For National Storytelling Week, Writer Katherine Wiseman explores why storytelling is still essential today.
My mum is a huge Tom Jones fan – always has been, always will be. She thinks he’s a musical genius. She used to have a poster of him pinned to the inside of her wardrobe door. She had to take it down in the end. It was getting suspiciously frayed around Tom’s lip area.
We grew up on Tom’s hits. I’ve lost count of the times I’ve performed heart-rending interpretations of Delilah that reduced my audience to tears. Another of Tom’s classics that left an indelible imprint on my mind was called The Young New Mexican Puppeteer. It told the story of a young man who used puppets to highlight injustice and bring about social change. I know I’m not making it sound like a whole lot of fun, and maybe it isn’t quite in the top bracket of Tom’s many hits, but bear with me here.
The tale of that socially aware puppeteer was carrying on a tradition of inspirational storytelling that goes way back into unrecorded time. And storytelling has always been used to reflect and question and to guide. Ancient Egyptians painted their tombs and temples with pictures of their gods and rulers passing judgement and smiting their enemies, just in case you were tempted to step out of line. (By the way, smite is a word that deserves wider usage, don’t you think? I’m going to try and use it every day.) The Bible is crammed with parables and in medieval times, when your average peasant couldn’t write his own name let alone read the Bible (in Latin), church walls were painted with flamboyant scenes of heaven and lurid (and that’s putting it nicely) ones of Hell.
As the ability to read became the norm rather than a luxury, at least in the privileged west, the printed word has taken over from visual story telling. And stories can’t help but provide a mirror to society. It’s inevitable. What you see and experience around you informs what comes out of your pen or, more probably these days, out of your keyboard.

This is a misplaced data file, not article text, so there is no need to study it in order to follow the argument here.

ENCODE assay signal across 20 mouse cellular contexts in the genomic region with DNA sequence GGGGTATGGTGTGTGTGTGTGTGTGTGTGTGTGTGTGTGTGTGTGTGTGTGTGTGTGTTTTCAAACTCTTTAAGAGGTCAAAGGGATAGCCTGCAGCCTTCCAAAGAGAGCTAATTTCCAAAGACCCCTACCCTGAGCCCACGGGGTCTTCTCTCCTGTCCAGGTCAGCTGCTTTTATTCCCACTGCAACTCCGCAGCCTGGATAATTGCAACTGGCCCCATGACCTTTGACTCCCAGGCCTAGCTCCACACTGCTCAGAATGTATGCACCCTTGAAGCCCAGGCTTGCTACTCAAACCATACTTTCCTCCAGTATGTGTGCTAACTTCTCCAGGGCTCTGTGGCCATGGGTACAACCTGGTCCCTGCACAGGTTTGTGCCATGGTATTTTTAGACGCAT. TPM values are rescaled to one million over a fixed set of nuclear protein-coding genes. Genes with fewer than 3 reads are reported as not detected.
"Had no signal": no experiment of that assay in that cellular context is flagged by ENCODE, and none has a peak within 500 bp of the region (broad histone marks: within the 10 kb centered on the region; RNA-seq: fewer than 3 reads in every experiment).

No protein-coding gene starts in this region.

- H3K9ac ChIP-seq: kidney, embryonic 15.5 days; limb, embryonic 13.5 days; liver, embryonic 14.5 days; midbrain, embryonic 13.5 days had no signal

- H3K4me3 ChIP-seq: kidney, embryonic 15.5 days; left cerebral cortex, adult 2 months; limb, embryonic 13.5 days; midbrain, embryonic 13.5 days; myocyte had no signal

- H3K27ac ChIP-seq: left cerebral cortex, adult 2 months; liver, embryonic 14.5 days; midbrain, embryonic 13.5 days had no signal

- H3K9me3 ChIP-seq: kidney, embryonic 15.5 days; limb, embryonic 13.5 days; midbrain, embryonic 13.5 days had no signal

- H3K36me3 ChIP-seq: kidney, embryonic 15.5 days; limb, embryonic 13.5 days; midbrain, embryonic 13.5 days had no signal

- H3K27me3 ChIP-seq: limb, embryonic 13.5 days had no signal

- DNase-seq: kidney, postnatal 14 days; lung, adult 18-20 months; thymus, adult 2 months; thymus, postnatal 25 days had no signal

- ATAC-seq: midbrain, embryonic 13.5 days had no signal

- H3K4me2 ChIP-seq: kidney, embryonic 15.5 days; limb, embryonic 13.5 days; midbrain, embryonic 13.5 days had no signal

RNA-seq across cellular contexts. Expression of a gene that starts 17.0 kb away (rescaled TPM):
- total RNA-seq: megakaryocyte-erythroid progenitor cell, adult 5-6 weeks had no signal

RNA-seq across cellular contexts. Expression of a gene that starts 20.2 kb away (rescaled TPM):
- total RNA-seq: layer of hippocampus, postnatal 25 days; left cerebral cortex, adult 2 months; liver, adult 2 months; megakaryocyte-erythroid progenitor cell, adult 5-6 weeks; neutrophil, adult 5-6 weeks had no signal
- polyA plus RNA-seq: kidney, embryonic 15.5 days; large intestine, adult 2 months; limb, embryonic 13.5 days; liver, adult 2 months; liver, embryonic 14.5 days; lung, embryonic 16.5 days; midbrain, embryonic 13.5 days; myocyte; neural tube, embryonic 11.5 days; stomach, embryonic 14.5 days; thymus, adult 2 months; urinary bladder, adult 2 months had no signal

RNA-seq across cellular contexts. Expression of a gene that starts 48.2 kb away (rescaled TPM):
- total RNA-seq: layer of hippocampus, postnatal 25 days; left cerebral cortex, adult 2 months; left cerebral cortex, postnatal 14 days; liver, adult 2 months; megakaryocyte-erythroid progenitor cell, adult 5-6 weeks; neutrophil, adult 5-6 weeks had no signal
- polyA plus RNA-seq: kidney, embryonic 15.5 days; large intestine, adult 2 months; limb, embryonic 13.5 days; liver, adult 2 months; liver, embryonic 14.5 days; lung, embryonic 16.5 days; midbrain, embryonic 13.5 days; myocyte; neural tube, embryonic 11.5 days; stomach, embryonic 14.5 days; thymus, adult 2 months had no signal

Because we human beings are clever and complicated, we are able to draw comparisons even when books depict worlds very different to our own. Take Lord of the Rings. Much as I love being swept away into Middle Earth, I consider myself pretty fortunate that I don’t inhabit that world of slavering orcs (and I bet they smelled really bad) and malevolent, all seeing eyes. But Tolkein’s epic still holds a mirror to society. People suffer. They see evil and they strive to overcome it at great personal cost.
At the other end of the scale when it comes to epic writing, I write stories about Blaggard’s School for Tomorrows Tyrants, the world’s best educational establishment for trainee criminals. Just like Tolkien, I don’t actually live in the world I write about. I live a life of unrelenting honesty. Cross my heart. But Blaggard’s is a reflection of today’s ultra-material world.
“One must always be careful of books and what is inside them for words have the power to change us.”
My protagonists are secret Dependables (non criminals) who have to find a way to fit into Blaggard’s, or be sent somewhere much, much worse. Milly and Charlie just aren’t prepared to follow the criminal herd and abandon their principles for a quiet a life. So what I’m really writing about, when you strip away the anarchy and weird gadgets and cackling villains, is staying true to yourself and overcoming setbacks. Just like in Middle Earth, good overcomes evil, somehow.
What I’m saying is that story telling will never cease to be relevant. Or even diminish in relevance. Through stories we inspire and teach and bring about change. Cassandra Clare, who writers the Mortal Instruments series summed it up: one must always be careful of books and what is inside them for words have the power to change us. And the amazing thing is – they do it in a way that is enjoyable.
I’m going to finish by whizzing back to Tom Jones and that adolescent puppeteer. A song telling a story about someone who tells a story and changes people’s lives. That’s pretty epic. Genius, in fact1Woods Hole Oceanographic Institution . Tom Jones, my mum’s been right all the time – you’re a genius.
Katherine is a successful children’s book author and her series featuring Blaggard’s School for Tomorrow’s Tyrants, the world’s best school for trainee criminals, has been widely loved. For all her her latest news visit https://katewiseman.uk/about/
|Woods Hole Oceanographic Institution|